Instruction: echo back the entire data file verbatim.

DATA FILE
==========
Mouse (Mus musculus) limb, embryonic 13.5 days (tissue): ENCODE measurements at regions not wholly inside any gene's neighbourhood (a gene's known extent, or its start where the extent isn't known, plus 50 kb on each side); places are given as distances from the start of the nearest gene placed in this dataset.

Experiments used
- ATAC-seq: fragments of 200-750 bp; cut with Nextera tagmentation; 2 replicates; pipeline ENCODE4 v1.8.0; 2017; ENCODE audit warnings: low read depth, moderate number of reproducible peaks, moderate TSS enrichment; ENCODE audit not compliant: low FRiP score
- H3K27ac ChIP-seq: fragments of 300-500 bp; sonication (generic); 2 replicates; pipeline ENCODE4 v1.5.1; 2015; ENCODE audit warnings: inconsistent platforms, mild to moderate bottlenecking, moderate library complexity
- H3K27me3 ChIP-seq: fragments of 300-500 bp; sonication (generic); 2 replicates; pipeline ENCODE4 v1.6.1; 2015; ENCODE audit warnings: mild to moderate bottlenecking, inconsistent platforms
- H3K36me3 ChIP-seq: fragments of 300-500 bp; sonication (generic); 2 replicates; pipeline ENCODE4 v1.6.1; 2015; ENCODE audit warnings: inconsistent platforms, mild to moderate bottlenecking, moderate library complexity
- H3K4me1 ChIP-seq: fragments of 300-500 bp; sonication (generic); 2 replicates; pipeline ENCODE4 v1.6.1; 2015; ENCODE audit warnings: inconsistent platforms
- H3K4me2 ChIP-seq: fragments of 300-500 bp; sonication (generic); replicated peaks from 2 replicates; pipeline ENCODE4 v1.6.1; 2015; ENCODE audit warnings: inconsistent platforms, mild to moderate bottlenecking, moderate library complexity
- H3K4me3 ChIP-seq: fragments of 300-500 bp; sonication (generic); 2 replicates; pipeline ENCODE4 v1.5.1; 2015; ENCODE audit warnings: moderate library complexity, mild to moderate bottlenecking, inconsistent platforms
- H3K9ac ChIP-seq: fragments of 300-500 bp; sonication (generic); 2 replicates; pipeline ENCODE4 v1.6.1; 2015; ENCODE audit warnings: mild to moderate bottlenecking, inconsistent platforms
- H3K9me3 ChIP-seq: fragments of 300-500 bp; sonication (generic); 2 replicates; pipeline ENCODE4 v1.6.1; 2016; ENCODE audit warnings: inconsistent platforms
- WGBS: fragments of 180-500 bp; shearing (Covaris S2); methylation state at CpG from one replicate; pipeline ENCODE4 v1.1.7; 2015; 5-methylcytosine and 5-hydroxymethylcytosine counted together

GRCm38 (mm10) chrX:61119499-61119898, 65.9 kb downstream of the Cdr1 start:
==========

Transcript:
Mouse (Mus musculus) limb, embryonic 13.5 days (tissue): ENCODE measurements at regions not wholly inside any gene's neighbourhood (a gene's known extent, or its start where the extent isn't known, plus 50 kb on each side); places are given as distances from the start of the nearest gene placed in this dataset.

Experiments used
- ATAC-seq: fragments of 200-750 bp; cut with Nextera tagmentation; 2 replicates; pipeline ENCODE4 v1.8.0; 2017; ENCODE audit warnings: low read depth, moderate number of reproducible peaks, moderate TSS enrichment; ENCODE audit not compliant: low FRiP score
- H3K27ac ChIP-seq: fragments of 300-500 bp; sonication (generic); 2 replicates; pipeline ENCODE4 v1.5.1; 2015; ENCODE audit warnings: inconsistent platforms, mild to moderate bottlenecking, moderate library complexity
- H3K27me3 ChIP-seq: fragments of 300-500 bp; sonication (generic); 2 replicates; pipeline ENCODE4 v1.6.1; 2015; ENCODE audit warnings: mild to moderate bottlenecking, inconsistent platforms
- H3K36me3 ChIP-seq: fragments of 300-500 bp; sonication (generic); 2 replicates; pipeline ENCODE4 v1.6.1; 2015; ENCODE audit warnings: inconsistent platforms, mild to moderate bottlenecking, moderate library complexity
- H3K4me1 ChIP-seq: fragments of 300-500 bp; sonication (generic); 2 replicates; pipeline ENCODE4 v1.6.1; 2015; ENCODE audit warnings: inconsistent platforms
- H3K4me2 ChIP-seq: fragments of 300-500 bp; sonication (generic); replicated peaks from 2 replicates; pipeline ENCODE4 v1.6.1; 2015; ENCODE audit warnings: inconsistent platforms, mild to moderate bottlenecking, moderate library complexity
- H3K4me3 ChIP-seq: fragments of 300-500 bp; sonication (generic); 2 replicates; pipeline ENCODE4 v1.5.1; 2015; ENCODE audit warnings: moderate library complexity, mild to moderate bottlenecking, inconsistent platforms
- H3K9ac ChIP-seq: fragments of 300-500 bp; sonication (generic); 2 replicates; pipeline ENCODE4 v1.6.1; 2015; ENCODE audit warnings: mild to moderate bottlenecking, inconsistent platforms
- H3K9me3 ChIP-seq: fragments of 300-500 bp; sonication (generic); 2 replicates; pipeline ENCODE4 v1.6.1; 2016; ENCODE audit warnings: inconsistent platforms
- WGBS: fragments of 180-500 bp; shearing (Covaris S2); methylation state at CpG from one replicate; pipeline ENCODE4 v1.1.7; 2015; 5-methylcytosine and 5-hydroxymethylcytosine counted together

GRCm38 (mm10) chrX:61119499-61119898, 65.9 kb downstream of the Cdr1 start: